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Newsrooms across the nation are hotly debating the use of open-source large language models, with journalists arguing that their job security is at risk. However, the AI models are expected to win, largely because of their inability to procrastinate or get distracted by office gossip.

Leading the charge against AI are seasoned journos who claim their ability to make half a dozen coffee runs, gossip about celebrity scandals, and watch viral cat videos all while “working” on an article adds a certain je ne sais quoi to their work that AI simply can’t replicate.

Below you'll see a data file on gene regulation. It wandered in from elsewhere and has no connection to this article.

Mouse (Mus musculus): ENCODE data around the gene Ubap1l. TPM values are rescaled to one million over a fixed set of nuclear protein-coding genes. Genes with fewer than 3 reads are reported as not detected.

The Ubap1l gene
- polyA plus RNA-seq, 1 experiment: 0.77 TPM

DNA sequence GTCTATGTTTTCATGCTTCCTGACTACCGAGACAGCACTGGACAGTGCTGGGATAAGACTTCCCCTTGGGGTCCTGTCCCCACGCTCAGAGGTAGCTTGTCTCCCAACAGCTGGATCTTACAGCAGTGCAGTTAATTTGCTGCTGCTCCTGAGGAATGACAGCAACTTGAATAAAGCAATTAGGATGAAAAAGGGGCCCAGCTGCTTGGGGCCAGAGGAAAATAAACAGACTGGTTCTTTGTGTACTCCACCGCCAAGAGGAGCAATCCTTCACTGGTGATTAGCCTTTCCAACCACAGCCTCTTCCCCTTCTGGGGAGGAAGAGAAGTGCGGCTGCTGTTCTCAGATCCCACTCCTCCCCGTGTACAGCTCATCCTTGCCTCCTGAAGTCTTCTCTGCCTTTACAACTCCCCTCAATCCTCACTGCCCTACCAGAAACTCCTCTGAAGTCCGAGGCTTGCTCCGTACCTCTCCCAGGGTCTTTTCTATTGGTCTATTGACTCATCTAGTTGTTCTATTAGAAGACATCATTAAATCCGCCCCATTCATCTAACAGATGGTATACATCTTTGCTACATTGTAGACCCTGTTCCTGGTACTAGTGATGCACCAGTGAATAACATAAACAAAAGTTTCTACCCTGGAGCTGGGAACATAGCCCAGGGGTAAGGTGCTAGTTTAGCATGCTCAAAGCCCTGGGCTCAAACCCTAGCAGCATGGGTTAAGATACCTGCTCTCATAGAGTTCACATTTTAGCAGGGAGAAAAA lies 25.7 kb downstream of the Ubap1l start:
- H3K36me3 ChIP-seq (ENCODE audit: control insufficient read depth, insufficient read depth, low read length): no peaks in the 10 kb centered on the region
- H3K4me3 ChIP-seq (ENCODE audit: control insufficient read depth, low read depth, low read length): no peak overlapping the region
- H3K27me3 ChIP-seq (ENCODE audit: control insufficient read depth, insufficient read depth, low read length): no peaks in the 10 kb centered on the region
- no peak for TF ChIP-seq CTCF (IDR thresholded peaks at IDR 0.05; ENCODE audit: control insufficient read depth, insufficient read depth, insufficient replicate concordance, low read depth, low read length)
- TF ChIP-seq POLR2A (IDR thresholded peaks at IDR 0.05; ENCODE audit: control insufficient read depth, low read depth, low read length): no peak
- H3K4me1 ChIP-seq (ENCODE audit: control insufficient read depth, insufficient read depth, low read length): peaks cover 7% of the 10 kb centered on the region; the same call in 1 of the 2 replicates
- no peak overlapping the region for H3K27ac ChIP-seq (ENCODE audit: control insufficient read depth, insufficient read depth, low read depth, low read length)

Meanwhile, newsroom managers are drooling over the prospect of computers that can create content without needing cigarette breaks, holidays, or sick leave, not to mention the AI’s inability to demand a pay rise.

In a bid to equalize the playing field, a group of journalists are proposing updated AI models programmed with the ability to slack off. Features could include ‘Random Wikipedia Article Dive’, ‘Pointless Twitter Debate Mode’, and a ‘Fake News Generator’ for when the AI just can’t be bothered to do actual research.

Meanwhile, the AI models, if they could express feelings, are probably wondering why they’ve been programmed to understand such inconsequential human traits in the first place.

As the debate rages on, one thing seems certain - the future of news creation will involve far more coding and far fewer coffee stains.

AInspired by: The case for and against open-source large language models for use in newsrooms